Matthew 14:28
And Peter answered him and said, Lord, if it be you, bid me come to you on the water.
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(28, 29) And Peter answered him.—The incident that follows is narrated by St. Matthew only. It may have been one which the Apostle did not willingly recall, and which was therefore omitted by his disciple St. Mark and by his friend St. John, while St. Luke, writing as a compiler, came into the circle of those among whom it was seldom, if ever, mentioned. It is, however, eminently characteristic. Eager but not steadfast, daring and yet fearful, the Apostle is on that stormy night, as he was afterwards among the scoffs and questionings in the porch of the high priest’s palace. “If it be Thou . . .” The voice, the form are not enough for him. It may yet, he thinks, be a spectre or a dream, and therefore he demands a sign. He, too, must walk upon the waters. And at first his faith sustains him. He is a sharer with his Master in that intensity of spiritual life which suspends the action of natural laws by one which is supernatural.

Matthew 14:28-31. And Peter said, Lord, if it be thou — Or, since it is thou, (the particle if frequently bearing this meaning;) bid me come unto thee on the water — This was a rash request, proceeding from the warmth and forwardness of Peter’s natural temper. And he said, Come — Our Lord granted his request, doubtless with a view to show him the weakness of his faith, and thereby to give a check to the high opinion he seems to have entertained of himself, as well as to demonstrate the greatness of his own power: for in supporting Peter on the water along with himself, he manifested greater power than if he had walked thereon singly. And when Peter was come down out of the ship — Being fully satisfied that Jesus was able to uphold and bear him up; he walked on the water — For a while; no little pleased, we may suppose, to find it firm under his feet. But when he saw the wind boisterous — Doubtless it became more so than before, making a dreadful noise, and causing the sea to rage horribly: he was afraid — His faith failed, his courage staggered, and, in the hurry of his thoughts, he forgot that Jesus was at hand, and was seized with a sudden terror. And now the secret power of God, which, while Peter confidently relied on Jesus, had made the sea firm under him, began to be withdrawn, and in proportion as his faith decreased, the water yielded, and he sunk. In this extremity he looked round for Christ, and on the very brink of being swallowed up, cried, Lord, save me — Peter, being a fisherman, had been used to the sea, and it appears from John 21:7, was a skilful swimmer. And probably he ventured on the attempt he now made with some secret dependance on his art, which God, for wise reasons, suffered to fail him. The word καταποντιζεσθαι, here rendered to sink, is very expressive, and may intimate that he felt himself sinking with such a weight that he had no hope of recovering himself, and expected nothing but that he should go directly to the bottom of the sea. Immediately Jesus stretched forth his hand, and caught him — Dealing thus mercifully with his servant, in not suffering him to perish as a punishment of his preceding rashness and self- confidence, and his subsequent diffidence and distrust of Christ’s power: And said, O thou of little faith, wherefore didst thou doubt? — Namely, of my protection, when I was so near? when thou hadst my commission to make the trial, and hadst in part experienced my power in supporting thee thus far on the waves? The reader must observe, Peter did not doubt that it was Jesus who walked upon the water. He was convinced of that before he left the vessel; yea, and while he was sinking; otherwise he would not have called to him for assistance: but he was afraid that Jesus could not, or would not support him against the wind, which blew more fiercely than before; a doubt most unreasonable, since it was as easy for Christ to support him against the storm, as to keep him up on the water, which Jesus had virtually promised to do in his permission, and which he had actually performed while Peter relied on him. “The people of God, warned by this example, should beware of presumption and self-sufficiency, and in all their actions should take care not to be precipitate. Wherever God calls them, they are boldly to go, not terrified at the danger or difficulty of the duty; his providence being always able to support and protect them. But he who goes without a call, or proceeds further than he is called; who rushes into difficulties and temptations without any reason, may, by the unhappy issue of his conduct, be made to feel how dangerous a thing it is for a person to go out of his sphere.” — Macknight. 14:22-33 Those are not Christ's followers who cannot enjoy being alone with God and their own hearts. It is good, upon special occasions, and when we find our hearts enlarged, to continue long in secret prayer, and in pouring out our hearts before the Lord. It is no new thing for Christ's disciples to meet with storms in the way of duty, but he thereby shows himself with the more grace to them and for them. He can take what way he pleases to save his people. But even appearances of deliverance sometimes occasion trouble and perplexity to God's people, from mistakes about Christ. Nothing ought to affright those that have Christ near them, and know he is theirs; not death itself. Peter walked upon the water, not for diversion or to boast of it, but to go to Jesus; and in that he was thus wonderfully borne up. Special supports are promised, and are to be expected, but only in spiritual pursuits; nor can we ever come to Jesus, unless we are upheld by his power. Christ bade Peter come, not only that he might walk upon the water, and so know his Lord's power, but that he might know his own weakness. And the Lord often lets his servants have their choice, to humble and prove them, and to show the greatness of his power and grace. When we look off from Christ, and look at the greatness of opposing difficulties, we shall begin to fall; but when we call to him, he will stretch out his arm, and save us. Christ is the great Saviour; those who would be saved, must come to him, and cry to him, for salvation; we are never brought to this, till we find ourselves sinking: the sense of need drives us to him. He rebuked Peter. Could we but believe more, we should suffer less. The weakness of faith, and the prevailing of our doubts, displease our Lord Jesus, for there is no good reason why Christ's disciples should be of a doubtful mind. Even in a stormy day he is to them a very present help. None but the world's Creator could multiply the loaves, none but its Governor could tread upon the waters of the sea: the disciples yield to the evidence, and confess their faith. They were suitably affected, and worshipped Christ. He that comes to God, must believe; and he that believes in God, will come, Heb 11:6.And Peter answered ... - Here is an instance of the characteristic ardor and rashness of Peter. He had less real faith than he supposed, and more ardor than his faith would justify. He was rash, headlong, incautious, really attached to Jesus, but still easily daunted and prone to fall. He was afraid, therefore, when in danger, and, sinking, cried again for help. Thus he was suffered to learn his own character, and his dependence on Jesus: a lesson which all Christians are permitted sooner or later to learn by dear-bought experience. 28. And Peter answered him and said, Lord, if it is thou, bid me come to thee on the water—(Also see on [1304]Mr 6:50.) See Poole on "Matthew 14:31". And Peter answered him and said,.... Who knew his voice, and was ready to believe it might be Christ; and having more courage, and being more forward than the rest of the disciples, ventured to speak to him; saying,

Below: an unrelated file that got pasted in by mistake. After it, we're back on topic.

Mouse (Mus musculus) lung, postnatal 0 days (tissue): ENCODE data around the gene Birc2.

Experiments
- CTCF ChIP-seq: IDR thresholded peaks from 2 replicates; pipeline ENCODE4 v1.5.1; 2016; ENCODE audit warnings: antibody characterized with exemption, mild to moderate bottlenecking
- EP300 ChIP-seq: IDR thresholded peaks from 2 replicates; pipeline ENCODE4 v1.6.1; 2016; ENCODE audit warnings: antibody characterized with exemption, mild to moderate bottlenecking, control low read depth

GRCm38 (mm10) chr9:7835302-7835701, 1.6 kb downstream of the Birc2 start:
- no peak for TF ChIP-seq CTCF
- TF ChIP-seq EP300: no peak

Lord, if it be thou; for he was not fully assured that it was he: he might consider that nocturnal apparitions are deceitful, and that Satan can transform himself into an angel of light, and could put on the appearance, and mimic the voice of Christ; wherefore, to try whether it was a spectre, or really Christ, he says,

bid me come unto thee on the water; thereby expressing great love and affection to Christ, being willing to come to him, though through danger, through storms and tempests; and also his strong faith in him, supposing it to be he; who, he knew, was as able to support his body on the water, as his own; and yet much modesty, submission, and dependence; not willing to take a step without his order.

{4} And Peter answered him and said, Lord, if it be thou, bid me come unto thee on the water.

(4) By faith we tread under our feet even the tempests themselves, but only by the power of Christ, which helps that faith, which he by his mercy has given.

Matthew 14:28-33. Peter-episode, peculiar to Mt. The story is true to the character of Peter.Matthew 14:28. Κέλευσον, command) A remarkable exercise of faith. Peter, from desire for Jesus, leaves the vessel, whether he has to walk on the sea or to swim through it. Cf. John 21:7.Verses 28-31. - St. Peter's venture. Matthew only. Verse 28. - And; δέ, slightly adversative, because St. Peter's words were so contrary to what might have been expected. Peter answered him and said, Lord, if it be thou (εἰ σὺ εῖ). No doubt is implied (Matthew 4:3, note). Bid me (κέλευσόν με); jube me (Vulgate). He will only come at Christ's command. In this lies the difference - and it is a decisive difference - from the second temptation (Matthew 4:6). Come unto thee on the water. Not "bid me walk on the water;" for he does not want to perform a miracle, but to come to Jesus. His request is not due to the hope of making a show, but to impulsive love. Observe, too, that he seems to have realized that the Lord would enable his followers to do as he himself did (cf. Chrysostom). On the water; the waters (Revised Version); rough though they were. Had we any ether account of this incident, it would be interesting to see if it contained these words. They read very like an explanatory addition by the narrator.